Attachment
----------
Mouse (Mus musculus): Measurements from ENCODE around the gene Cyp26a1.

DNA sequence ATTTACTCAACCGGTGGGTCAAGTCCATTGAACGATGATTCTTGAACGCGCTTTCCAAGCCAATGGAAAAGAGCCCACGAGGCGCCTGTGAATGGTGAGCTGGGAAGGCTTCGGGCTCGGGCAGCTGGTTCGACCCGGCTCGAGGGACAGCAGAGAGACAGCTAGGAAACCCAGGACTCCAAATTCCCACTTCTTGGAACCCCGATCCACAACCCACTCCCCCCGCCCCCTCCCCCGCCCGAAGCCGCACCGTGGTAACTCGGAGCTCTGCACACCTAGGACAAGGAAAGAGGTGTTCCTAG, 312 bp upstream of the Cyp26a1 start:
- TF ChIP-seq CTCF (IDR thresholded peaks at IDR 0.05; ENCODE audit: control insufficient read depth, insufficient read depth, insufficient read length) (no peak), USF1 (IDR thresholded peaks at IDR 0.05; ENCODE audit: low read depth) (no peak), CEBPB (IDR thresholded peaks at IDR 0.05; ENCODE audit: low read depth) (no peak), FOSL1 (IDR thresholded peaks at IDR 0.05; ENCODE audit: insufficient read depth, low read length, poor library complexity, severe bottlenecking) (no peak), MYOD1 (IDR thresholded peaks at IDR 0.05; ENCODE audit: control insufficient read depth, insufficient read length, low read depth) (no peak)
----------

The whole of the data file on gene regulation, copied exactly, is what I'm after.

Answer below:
Mouse (Mus musculus): Measurements from ENCODE around the gene Cyp26a1.

DNA sequence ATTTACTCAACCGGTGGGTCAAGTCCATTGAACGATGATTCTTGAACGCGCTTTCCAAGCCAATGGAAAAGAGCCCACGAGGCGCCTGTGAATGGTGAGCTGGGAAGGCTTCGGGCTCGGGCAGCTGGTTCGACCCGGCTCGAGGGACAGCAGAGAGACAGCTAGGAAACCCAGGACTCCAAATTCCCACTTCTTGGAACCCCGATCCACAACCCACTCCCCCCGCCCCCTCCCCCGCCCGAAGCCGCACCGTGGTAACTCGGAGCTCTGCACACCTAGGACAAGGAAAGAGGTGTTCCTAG, 312 bp upstream of the Cyp26a1 start:
- TF ChIP-seq CTCF (IDR thresholded peaks at IDR 0.05; ENCODE audit: control insufficient read depth, insufficient read depth, insufficient read length) (no peak), USF1 (IDR thresholded peaks at IDR 0.05; ENCODE audit: low read depth) (no peak), CEBPB (IDR thresholded peaks at IDR 0.05; ENCODE audit: low read depth) (no peak), FOSL1 (IDR thresholded peaks at IDR 0.05; ENCODE audit: insufficient read depth, low read length, poor library complexity, severe bottlenecking) (no peak), MYOD1 (IDR thresholded peaks at IDR 0.05; ENCODE audit: control insufficient read depth, insufficient read length, low read depth) (no peak)